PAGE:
Goldman analysts expressed concern about chip demand from smartphone makers due to the coronavirus pandemic.
Qualcomm, San Diego, designs and markets semiconductors mostly for mobile-communications equipment.
“[Weakening] smartphone demand negatively impacts both the [Qualcomm CDMA Technologies] and [Qualcomm Technology Licensing] segments and drives earnings below consensus for 2020 and 2021,” the Goldman analysts, led by Rod Hall, wrote in a report.
“We are reducing our calendar year 2020 and 2021 3G/4G units estimate by 12.5% and 10.0%, respectively, … due to the anticipated impacts from covid-19 and weakening consumer confidence, which we believe reduces smartphone replacement rates.”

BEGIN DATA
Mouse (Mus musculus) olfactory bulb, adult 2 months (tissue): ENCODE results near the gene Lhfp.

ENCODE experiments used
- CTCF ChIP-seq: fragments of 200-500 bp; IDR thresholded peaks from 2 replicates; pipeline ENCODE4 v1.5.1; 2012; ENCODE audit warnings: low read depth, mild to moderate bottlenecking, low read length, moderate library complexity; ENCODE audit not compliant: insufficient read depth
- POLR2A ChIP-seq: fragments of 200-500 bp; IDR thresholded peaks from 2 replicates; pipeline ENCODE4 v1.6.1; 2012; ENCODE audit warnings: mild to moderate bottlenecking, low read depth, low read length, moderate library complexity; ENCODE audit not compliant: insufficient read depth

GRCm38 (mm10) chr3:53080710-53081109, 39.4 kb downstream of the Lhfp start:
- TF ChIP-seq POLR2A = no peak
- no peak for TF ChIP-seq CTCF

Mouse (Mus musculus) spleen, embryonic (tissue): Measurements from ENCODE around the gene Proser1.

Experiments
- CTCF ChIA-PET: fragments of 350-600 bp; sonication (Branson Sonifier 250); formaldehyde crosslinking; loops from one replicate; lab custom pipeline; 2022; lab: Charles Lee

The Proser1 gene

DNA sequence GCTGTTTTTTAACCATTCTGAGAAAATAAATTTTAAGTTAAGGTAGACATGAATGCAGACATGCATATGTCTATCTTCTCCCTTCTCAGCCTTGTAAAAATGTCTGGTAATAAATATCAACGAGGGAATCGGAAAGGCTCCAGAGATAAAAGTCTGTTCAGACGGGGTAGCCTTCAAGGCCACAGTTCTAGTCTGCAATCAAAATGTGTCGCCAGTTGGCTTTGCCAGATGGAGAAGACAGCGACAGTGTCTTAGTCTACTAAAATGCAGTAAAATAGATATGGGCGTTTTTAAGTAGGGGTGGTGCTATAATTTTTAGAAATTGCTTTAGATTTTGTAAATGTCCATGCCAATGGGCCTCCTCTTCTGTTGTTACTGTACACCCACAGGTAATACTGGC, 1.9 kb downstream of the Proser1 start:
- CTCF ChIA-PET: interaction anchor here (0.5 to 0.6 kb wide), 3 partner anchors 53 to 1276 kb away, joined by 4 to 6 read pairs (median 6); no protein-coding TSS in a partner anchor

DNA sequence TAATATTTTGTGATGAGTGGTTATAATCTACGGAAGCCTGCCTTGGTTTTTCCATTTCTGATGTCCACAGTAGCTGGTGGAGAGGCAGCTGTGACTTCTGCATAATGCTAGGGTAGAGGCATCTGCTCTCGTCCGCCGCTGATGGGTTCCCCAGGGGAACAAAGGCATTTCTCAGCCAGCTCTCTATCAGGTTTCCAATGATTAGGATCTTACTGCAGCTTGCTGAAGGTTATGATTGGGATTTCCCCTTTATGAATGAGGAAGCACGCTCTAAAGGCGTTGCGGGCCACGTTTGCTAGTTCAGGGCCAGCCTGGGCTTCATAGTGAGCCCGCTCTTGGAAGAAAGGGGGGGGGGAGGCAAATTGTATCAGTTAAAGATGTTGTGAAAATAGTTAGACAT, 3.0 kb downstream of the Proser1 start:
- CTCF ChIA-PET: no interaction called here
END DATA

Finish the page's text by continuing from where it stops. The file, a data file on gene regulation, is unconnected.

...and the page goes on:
These reduced estimates led the Goldman analysts to cut their 2021 earnings per share forecast by 10% to $5.04, putting them 16% below consensus, they said.
The analysts slashed their share-price target for Qualcomm to $61 from $77, using a price-to-earnings multiple of 12. The previous target was based on a 13.6 multiple.
“We are reducing our assumed multiple to reflect materially increased earnings uncertainty, as we now forecast much lower smartphone demand and see risk to QCOM content in higher-end devices,” the analysts wrote
Qualcomm shares recently traded at $76.31, down 0.7%, while the S&P 500 was up 1.5%. The stock has slid 17% in the past three months, compared with a 15% drop for the S&P 500.